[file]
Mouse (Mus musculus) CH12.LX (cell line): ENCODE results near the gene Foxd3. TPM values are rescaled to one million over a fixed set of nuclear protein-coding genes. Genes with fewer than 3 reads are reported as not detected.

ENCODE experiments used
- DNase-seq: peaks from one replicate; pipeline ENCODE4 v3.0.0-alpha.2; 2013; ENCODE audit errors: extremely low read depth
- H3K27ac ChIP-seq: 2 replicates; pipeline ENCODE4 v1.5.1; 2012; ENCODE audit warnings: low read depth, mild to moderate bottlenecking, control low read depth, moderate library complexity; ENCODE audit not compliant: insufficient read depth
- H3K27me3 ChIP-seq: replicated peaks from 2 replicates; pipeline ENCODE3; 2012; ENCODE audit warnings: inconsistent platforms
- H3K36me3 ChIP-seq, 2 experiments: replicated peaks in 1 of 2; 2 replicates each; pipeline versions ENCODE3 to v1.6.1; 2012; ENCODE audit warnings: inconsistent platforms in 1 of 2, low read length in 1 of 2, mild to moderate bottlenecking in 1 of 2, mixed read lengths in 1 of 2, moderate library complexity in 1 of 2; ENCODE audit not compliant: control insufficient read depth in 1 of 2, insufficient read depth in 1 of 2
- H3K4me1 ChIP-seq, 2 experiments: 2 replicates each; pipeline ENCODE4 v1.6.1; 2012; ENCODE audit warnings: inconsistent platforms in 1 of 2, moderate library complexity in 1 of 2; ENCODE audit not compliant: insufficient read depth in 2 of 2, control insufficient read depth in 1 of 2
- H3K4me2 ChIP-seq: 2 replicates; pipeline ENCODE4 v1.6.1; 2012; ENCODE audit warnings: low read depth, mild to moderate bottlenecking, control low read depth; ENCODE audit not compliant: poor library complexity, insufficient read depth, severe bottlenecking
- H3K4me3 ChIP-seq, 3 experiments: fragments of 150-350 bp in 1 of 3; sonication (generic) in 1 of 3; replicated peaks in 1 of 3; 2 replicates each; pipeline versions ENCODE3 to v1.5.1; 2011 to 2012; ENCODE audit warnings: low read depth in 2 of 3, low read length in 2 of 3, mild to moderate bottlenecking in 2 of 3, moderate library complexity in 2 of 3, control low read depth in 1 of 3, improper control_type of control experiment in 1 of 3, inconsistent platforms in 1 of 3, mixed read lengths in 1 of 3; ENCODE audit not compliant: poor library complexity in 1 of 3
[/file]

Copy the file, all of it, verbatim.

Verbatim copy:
Mouse (Mus musculus) CH12.LX (cell line): ENCODE results near the gene Foxd3. TPM values are rescaled to one million over a fixed set of nuclear protein-coding genes. Genes with fewer than 3 reads are reported as not detected.

ENCODE experiments used
- DNase-seq: peaks from one replicate; pipeline ENCODE4 v3.0.0-alpha.2; 2013; ENCODE audit errors: extremely low read depth
- H3K27ac ChIP-seq: 2 replicates; pipeline ENCODE4 v1.5.1; 2012; ENCODE audit warnings: low read depth, mild to moderate bottlenecking, control low read depth, moderate library complexity; ENCODE audit not compliant: insufficient read depth
- H3K27me3 ChIP-seq: replicated peaks from 2 replicates; pipeline ENCODE3; 2012; ENCODE audit warnings: inconsistent platforms
- H3K36me3 ChIP-seq, 2 experiments: replicated peaks in 1 of 2; 2 replicates each; pipeline versions ENCODE3 to v1.6.1; 2012; ENCODE audit warnings: inconsistent platforms in 1 of 2, low read length in 1 of 2, mild to moderate bottlenecking in 1 of 2, mixed read lengths in 1 of 2, moderate library complexity in 1 of 2; ENCODE audit not compliant: control insufficient read depth in 1 of 2, insufficient read depth in 1 of 2
- H3K4me1 ChIP-seq, 2 experiments: 2 replicates each; pipeline ENCODE4 v1.6.1; 2012; ENCODE audit warnings: inconsistent platforms in 1 of 2, moderate library complexity in 1 of 2; ENCODE audit not compliant: insufficient read depth in 2 of 2, control insufficient read depth in 1 of 2
- H3K4me2 ChIP-seq: 2 replicates; pipeline ENCODE4 v1.6.1; 2012; ENCODE audit warnings: low read depth, mild to moderate bottlenecking, control low read depth; ENCODE audit not compliant: poor library complexity, insufficient read depth, severe bottlenecking
- H3K4me3 ChIP-seq, 3 experiments: fragments of 150-350 bp in 1 of 3; sonication (generic) in 1 of 3; replicated peaks in 1 of 3; 2 replicates each; pipeline versions ENCODE3 to v1.5.1; 2011 to 2012; ENCODE audit warnings: low read depth in 2 of 3, low read length in 2 of 3, mild to moderate bottlenecking in 2 of 3, moderate library complexity in 2 of 3, control low read depth in 1 of 3, improper control_type of control experiment in 1 of 3, inconsistent platforms in 1 of 3, mixed read lengths in 1 of 3; ENCODE audit not compliant: poor library complexity in 1 of 3